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How Do You Keep Up While In the Workforce Expansion Phase?

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According to Kiplinger, “The Economy is on a Roll.” Economic growth in the United States has been sitting around 3% for most of 2017 and companies of all sizes are adding jobs. While business growth is always positive, the expansion phase of a business cycle isn’t without its challenges. Without planning for expansion, a company can suddenly find that resources it relied on with a smaller workforce don’t ramp up well enough to handle the increased burden of more employees and/or more locations.

Selecting an employee time clock that can grow with your business as it expands saves you money. First by letting you avoid having to purchase entirely new time clocks to replace the ones you have. It also saves you money by avoiding the admin and inefficiency costs of creating workarounds to make up for your old time clock’s limited capacity.

As you consider which time clock makes the most sense for your business, remember to also consider how you expect your business and workforce needs to change as you move through the workforce expansion phase of your business cycle, and other workforce trends.

(For more in-depth information on minimizing employee absenteeism, check out our free Attendance Policy guide).

Will your time clock provide enough security?

When a small or medium-sized business has a handful of employees all in the same location, security concerns about the integrity of your time and attendance data are limited. As your employee numbers grow, the risk of buddy punching grows. Buddy punching, which occurs when one employee punches in for another, costs business millions of dollars every year. Biometric time clocks eliminate the high costs of buddy punching.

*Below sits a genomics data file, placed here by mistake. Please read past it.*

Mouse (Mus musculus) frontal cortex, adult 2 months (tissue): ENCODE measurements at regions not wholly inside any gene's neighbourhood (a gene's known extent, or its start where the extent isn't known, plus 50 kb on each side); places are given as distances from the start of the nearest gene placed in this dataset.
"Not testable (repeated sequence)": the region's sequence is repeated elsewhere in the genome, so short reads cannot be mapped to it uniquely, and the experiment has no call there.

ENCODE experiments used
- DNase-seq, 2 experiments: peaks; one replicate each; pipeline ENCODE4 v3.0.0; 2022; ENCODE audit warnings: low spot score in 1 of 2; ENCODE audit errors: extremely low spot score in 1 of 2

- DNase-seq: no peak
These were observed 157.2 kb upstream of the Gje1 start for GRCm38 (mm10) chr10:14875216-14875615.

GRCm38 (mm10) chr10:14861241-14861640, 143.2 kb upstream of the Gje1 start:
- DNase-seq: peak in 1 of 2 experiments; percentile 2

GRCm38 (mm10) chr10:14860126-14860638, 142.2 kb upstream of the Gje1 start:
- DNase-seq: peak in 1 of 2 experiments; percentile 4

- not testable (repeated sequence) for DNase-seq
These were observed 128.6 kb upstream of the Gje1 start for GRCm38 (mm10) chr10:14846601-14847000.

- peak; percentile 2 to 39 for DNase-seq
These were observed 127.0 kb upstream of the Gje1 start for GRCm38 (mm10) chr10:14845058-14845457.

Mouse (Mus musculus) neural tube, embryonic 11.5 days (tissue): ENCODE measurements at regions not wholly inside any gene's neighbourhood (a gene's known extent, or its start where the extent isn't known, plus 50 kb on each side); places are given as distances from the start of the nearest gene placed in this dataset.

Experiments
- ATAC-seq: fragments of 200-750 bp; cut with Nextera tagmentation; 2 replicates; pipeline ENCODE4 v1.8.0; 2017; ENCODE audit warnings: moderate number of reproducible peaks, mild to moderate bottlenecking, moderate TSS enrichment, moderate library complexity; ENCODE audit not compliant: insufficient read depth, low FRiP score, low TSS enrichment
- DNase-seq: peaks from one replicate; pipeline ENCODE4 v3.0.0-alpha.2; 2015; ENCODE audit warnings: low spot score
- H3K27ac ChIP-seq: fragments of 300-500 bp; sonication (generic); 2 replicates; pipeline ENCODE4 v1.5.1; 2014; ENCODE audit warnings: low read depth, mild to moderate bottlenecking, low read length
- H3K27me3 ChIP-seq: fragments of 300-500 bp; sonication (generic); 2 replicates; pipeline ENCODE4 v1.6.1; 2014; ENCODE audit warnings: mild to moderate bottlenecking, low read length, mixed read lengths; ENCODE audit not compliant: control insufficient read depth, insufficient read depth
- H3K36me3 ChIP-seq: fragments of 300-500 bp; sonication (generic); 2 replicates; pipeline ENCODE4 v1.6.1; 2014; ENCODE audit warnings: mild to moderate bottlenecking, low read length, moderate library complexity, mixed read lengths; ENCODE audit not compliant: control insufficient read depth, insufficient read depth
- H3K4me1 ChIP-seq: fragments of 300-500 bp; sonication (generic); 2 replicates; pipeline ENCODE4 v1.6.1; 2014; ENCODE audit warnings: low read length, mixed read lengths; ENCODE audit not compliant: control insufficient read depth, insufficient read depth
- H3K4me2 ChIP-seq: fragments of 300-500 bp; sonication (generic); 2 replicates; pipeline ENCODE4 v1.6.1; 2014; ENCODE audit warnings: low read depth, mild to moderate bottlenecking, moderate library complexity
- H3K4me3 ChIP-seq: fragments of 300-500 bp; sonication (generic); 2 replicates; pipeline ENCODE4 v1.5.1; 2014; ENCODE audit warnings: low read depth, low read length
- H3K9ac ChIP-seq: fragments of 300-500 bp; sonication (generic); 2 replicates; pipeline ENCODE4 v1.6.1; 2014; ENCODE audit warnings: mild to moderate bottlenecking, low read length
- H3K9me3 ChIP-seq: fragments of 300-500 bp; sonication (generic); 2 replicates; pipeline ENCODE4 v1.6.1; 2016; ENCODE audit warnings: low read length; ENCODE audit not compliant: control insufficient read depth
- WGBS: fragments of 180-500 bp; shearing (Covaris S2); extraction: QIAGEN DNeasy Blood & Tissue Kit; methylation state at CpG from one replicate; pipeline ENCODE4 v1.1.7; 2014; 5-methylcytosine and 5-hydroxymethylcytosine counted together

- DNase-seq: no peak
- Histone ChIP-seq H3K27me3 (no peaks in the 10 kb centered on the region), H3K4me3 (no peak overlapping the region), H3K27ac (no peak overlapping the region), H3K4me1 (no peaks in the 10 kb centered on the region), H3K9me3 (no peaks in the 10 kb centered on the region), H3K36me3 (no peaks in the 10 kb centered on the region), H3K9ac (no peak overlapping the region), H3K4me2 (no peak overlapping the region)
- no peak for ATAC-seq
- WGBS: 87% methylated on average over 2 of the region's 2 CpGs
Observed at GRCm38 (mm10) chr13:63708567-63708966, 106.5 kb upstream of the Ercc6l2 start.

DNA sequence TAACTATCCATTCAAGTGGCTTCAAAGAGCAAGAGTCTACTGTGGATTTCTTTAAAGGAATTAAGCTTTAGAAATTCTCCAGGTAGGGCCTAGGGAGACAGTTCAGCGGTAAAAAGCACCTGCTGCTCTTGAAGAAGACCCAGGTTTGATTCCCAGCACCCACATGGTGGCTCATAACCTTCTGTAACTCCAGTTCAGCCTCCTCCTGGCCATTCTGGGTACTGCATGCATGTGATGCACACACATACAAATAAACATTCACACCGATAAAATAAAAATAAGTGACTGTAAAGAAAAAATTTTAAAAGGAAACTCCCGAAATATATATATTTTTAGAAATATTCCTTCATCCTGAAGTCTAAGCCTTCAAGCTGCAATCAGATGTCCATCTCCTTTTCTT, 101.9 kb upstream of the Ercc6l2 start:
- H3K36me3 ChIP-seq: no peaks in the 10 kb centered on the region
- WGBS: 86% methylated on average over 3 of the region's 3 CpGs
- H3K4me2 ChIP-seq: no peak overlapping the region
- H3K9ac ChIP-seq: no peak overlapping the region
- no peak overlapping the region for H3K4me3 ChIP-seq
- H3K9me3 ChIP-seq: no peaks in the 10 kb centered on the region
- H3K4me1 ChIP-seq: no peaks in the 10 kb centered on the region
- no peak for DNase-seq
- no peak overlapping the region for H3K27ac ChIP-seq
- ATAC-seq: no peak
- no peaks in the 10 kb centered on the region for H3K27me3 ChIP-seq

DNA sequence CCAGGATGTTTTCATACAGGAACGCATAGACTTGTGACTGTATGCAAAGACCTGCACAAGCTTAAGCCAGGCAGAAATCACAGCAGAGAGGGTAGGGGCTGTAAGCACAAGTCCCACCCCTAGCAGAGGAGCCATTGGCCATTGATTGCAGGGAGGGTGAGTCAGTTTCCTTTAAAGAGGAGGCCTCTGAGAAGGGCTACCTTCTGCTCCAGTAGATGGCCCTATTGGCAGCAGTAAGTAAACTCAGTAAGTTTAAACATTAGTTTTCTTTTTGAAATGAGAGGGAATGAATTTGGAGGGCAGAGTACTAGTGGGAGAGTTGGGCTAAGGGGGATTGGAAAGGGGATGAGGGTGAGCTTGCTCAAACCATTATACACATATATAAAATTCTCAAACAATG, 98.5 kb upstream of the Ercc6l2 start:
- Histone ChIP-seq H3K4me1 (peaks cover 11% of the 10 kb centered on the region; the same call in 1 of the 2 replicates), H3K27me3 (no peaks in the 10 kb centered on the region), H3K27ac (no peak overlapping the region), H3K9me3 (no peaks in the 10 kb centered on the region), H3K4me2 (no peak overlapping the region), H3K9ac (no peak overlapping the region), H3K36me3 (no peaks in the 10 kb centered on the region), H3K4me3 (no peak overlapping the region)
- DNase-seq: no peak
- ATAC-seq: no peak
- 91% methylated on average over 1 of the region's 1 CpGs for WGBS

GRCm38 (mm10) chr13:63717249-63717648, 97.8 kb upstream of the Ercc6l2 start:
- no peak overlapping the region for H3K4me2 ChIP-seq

When you have expectations of growth but want to limit your costs in the short-term, select a time clock that can have the biometric component added, like our PeoplePoint Premium, Maximus or Prodigy time clocks. This way, you aren’t paying for the biometric technology before you need it, but can add it when you do.

Does your time clock have the capacity to handle increased data flows?

You really have two data issues here. First is the increase in employees, which therefore increases the volume of time and attendance data being sent to your back-end systems. Yet with business expansion often comes increased sophistication of processes and demand for data into new systems. While you may currently only need time and attendance data from the time clocks to feed into a payroll system, it’s not uncommon to add new management solutions to more efficiently manage the growing business.

Solutions like workforce management and/or HCM systems will also want to send and receive data with your time clocks. You may also find that you want your time clock to do more than just collect clock in and clock out data, like collecting attestations and updating job roles.

You need to look at two time clock attributes to ensure your time clocks will have the capacity to support increased data volume and functionality. First is the processing power of the time clock.  Can it handle an increase in data volume while still sending data back as quickly as your HR and accounting departments need it?  Will it be able to support a higher number of integrations without slowing down?

Second, does the time clock have the physical tools to accommodate being used for more than clocking in and clocking out? How large is the screen; can it deliver longer messages in a clear, user-friendly way? Is it a touchscreen that can accommodate unlimited virtual buttons or does it have a fixed number of physical buttons?

Growth is good. Needing to hire more employees can never be a bad thing – for anyone. Just make sure to include planning for how your labor management needs will change as you move through an expansion phase of a business cycle, not just projecting head counts.

What’s been your biggest challenge when bringing on a lot of new hires? We’d love to hear about your growth experiences – use the comment section below.

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Biometric Usage: Growing concerns over the privacy and security of biometrics are driving government regulations surrounding the definition of personal data and how to protect it. These regulations vary from country to country, state-to-state, and in some cases city by city. Most often the governing regulations are dictated based on the location where the information is being collected. It is important to understand the local regulations in the geographic areas in which you operate. If you are uncertain regarding your regulatory obligations, we encourage you to consult with your legal counsel.